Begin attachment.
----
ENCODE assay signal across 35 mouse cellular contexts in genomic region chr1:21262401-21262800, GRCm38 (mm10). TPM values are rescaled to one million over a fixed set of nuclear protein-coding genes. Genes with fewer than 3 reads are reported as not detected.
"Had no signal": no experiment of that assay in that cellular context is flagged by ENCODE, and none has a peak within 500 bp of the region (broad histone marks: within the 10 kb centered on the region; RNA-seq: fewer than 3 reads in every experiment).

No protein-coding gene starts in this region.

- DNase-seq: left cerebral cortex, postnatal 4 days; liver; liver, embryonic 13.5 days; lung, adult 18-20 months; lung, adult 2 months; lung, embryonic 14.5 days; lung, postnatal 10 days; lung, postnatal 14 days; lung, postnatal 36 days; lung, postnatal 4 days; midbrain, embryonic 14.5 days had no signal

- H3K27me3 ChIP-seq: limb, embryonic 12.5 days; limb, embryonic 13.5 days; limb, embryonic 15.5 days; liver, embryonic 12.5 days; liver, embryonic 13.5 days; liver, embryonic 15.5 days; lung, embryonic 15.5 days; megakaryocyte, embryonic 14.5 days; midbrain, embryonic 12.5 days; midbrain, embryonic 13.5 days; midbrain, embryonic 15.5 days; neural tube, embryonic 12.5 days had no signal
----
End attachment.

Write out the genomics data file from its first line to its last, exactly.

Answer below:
ENCODE assay signal across 35 mouse cellular contexts in genomic region chr1:21262401-21262800, GRCm38 (mm10). TPM values are rescaled to one million over a fixed set of nuclear protein-coding genes. Genes with fewer than 3 reads are reported as not detected.
"Had no signal": no experiment of that assay in that cellular context is flagged by ENCODE, and none has a peak within 500 bp of the region (broad histone marks: within the 10 kb centered on the region; RNA-seq: fewer than 3 reads in every experiment).

No protein-coding gene starts in this region.

- DNase-seq: left cerebral cortex, postnatal 4 days; liver; liver, embryonic 13.5 days; lung, adult 18-20 months; lung, adult 2 months; lung, embryonic 14.5 days; lung, postnatal 10 days; lung, postnatal 14 days; lung, postnatal 36 days; lung, postnatal 4 days; midbrain, embryonic 14.5 days had no signal

- H3K27me3 ChIP-seq: limb, embryonic 12.5 days; limb, embryonic 13.5 days; limb, embryonic 15.5 days; liver, embryonic 12.5 days; liver, embryonic 13.5 days; liver, embryonic 15.5 days; lung, embryonic 15.5 days; megakaryocyte, embryonic 14.5 days; midbrain, embryonic 12.5 days; midbrain, embryonic 13.5 days; midbrain, embryonic 15.5 days; neural tube, embryonic 12.5 days had no signal